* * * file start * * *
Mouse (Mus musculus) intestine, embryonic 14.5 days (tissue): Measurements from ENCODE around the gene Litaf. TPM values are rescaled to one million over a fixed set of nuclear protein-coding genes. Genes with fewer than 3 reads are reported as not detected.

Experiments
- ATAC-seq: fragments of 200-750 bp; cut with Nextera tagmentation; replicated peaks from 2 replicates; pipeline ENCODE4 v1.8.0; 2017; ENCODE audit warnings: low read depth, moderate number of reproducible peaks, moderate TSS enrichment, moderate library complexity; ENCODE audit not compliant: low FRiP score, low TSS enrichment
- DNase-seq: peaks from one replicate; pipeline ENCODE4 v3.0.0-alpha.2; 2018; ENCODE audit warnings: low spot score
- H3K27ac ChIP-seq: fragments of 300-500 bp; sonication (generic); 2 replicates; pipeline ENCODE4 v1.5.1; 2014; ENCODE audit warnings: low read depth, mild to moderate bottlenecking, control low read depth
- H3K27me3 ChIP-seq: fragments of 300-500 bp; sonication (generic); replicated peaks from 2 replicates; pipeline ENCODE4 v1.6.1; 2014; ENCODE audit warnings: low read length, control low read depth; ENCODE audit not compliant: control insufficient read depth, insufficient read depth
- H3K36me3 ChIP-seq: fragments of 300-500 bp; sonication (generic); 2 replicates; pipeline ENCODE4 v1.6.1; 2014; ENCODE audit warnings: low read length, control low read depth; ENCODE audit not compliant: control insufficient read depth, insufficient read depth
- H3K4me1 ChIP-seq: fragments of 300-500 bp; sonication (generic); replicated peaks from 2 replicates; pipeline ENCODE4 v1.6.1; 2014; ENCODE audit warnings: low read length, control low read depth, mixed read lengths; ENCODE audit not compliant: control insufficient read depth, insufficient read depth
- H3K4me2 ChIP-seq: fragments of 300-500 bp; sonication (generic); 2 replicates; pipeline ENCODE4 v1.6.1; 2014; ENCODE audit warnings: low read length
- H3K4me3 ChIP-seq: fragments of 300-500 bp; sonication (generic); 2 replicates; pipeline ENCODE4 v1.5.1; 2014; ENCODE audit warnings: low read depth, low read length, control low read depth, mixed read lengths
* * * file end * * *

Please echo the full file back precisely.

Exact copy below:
Mouse (Mus musculus) intestine, embryonic 14.5 days (tissue): Measurements from ENCODE around the gene Litaf. TPM values are rescaled to one million over a fixed set of nuclear protein-coding genes. Genes with fewer than 3 reads are reported as not detected.

Experiments
- ATAC-seq: fragments of 200-750 bp; cut with Nextera tagmentation; replicated peaks from 2 replicates; pipeline ENCODE4 v1.8.0; 2017; ENCODE audit warnings: low read depth, moderate number of reproducible peaks, moderate TSS enrichment, moderate library complexity; ENCODE audit not compliant: low FRiP score, low TSS enrichment
- DNase-seq: peaks from one replicate; pipeline ENCODE4 v3.0.0-alpha.2; 2018; ENCODE audit warnings: low spot score
- H3K27ac ChIP-seq: fragments of 300-500 bp; sonication (generic); 2 replicates; pipeline ENCODE4 v1.5.1; 2014; ENCODE audit warnings: low read depth, mild to moderate bottlenecking, control low read depth
- H3K27me3 ChIP-seq: fragments of 300-500 bp; sonication (generic); replicated peaks from 2 replicates; pipeline ENCODE4 v1.6.1; 2014; ENCODE audit warnings: low read length, control low read depth; ENCODE audit not compliant: control insufficient read depth, insufficient read depth
- H3K36me3 ChIP-seq: fragments of 300-500 bp; sonication (generic); 2 replicates; pipeline ENCODE4 v1.6.1; 2014; ENCODE audit warnings: low read length, control low read depth; ENCODE audit not compliant: control insufficient read depth, insufficient read depth
- H3K4me1 ChIP-seq: fragments of 300-500 bp; sonication (generic); replicated peaks from 2 replicates; pipeline ENCODE4 v1.6.1; 2014; ENCODE audit warnings: low read length, control low read depth, mixed read lengths; ENCODE audit not compliant: control insufficient read depth, insufficient read depth
- H3K4me2 ChIP-seq: fragments of 300-500 bp; sonication (generic); 2 replicates; pipeline ENCODE4 v1.6.1; 2014; ENCODE audit warnings: low read length
- H3K4me3 ChIP-seq: fragments of 300-500 bp; sonication (generic); 2 replicates; pipeline ENCODE4 v1.5.1; 2014; ENCODE audit warnings: low read depth, low read length, control low read depth, mixed read lengths